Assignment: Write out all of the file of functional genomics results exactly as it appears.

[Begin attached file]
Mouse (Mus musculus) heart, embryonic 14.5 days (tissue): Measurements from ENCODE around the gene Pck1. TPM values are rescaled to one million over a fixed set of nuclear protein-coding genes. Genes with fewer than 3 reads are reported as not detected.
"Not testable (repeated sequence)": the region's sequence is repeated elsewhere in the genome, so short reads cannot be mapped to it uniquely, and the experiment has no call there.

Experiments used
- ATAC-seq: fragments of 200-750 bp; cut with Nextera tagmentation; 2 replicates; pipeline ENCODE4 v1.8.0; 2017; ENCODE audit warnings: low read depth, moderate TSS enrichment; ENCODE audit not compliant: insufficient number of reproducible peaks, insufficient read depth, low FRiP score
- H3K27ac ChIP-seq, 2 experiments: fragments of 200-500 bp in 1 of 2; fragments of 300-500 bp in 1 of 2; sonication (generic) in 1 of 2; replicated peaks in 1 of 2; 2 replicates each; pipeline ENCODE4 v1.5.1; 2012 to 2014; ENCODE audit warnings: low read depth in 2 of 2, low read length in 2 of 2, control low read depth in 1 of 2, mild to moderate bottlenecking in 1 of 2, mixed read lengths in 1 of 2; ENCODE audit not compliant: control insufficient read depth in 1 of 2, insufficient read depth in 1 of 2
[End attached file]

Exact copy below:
Mouse (Mus musculus) heart, embryonic 14.5 days (tissue): Measurements from ENCODE around the gene Pck1. TPM values are rescaled to one million over a fixed set of nuclear protein-coding genes. Genes with fewer than 3 reads are reported as not detected.
"Not testable (repeated sequence)": the region's sequence is repeated elsewhere in the genome, so short reads cannot be mapped to it uniquely, and the experiment has no call there.

Experiments used
- ATAC-seq: fragments of 200-750 bp; cut with Nextera tagmentation; 2 replicates; pipeline ENCODE4 v1.8.0; 2017; ENCODE audit warnings: low read depth, moderate TSS enrichment; ENCODE audit not compliant: insufficient number of reproducible peaks, insufficient read depth, low FRiP score
- H3K27ac ChIP-seq, 2 experiments: fragments of 200-500 bp in 1 of 2; fragments of 300-500 bp in 1 of 2; sonication (generic) in 1 of 2; replicated peaks in 1 of 2; 2 replicates each; pipeline ENCODE4 v1.5.1; 2012 to 2014; ENCODE audit warnings: low read depth in 2 of 2, low read length in 2 of 2, control low read depth in 1 of 2, mild to moderate bottlenecking in 1 of 2, mixed read lengths in 1 of 2; ENCODE audit not compliant: control insufficient read depth in 1 of 2, insufficient read depth in 1 of 2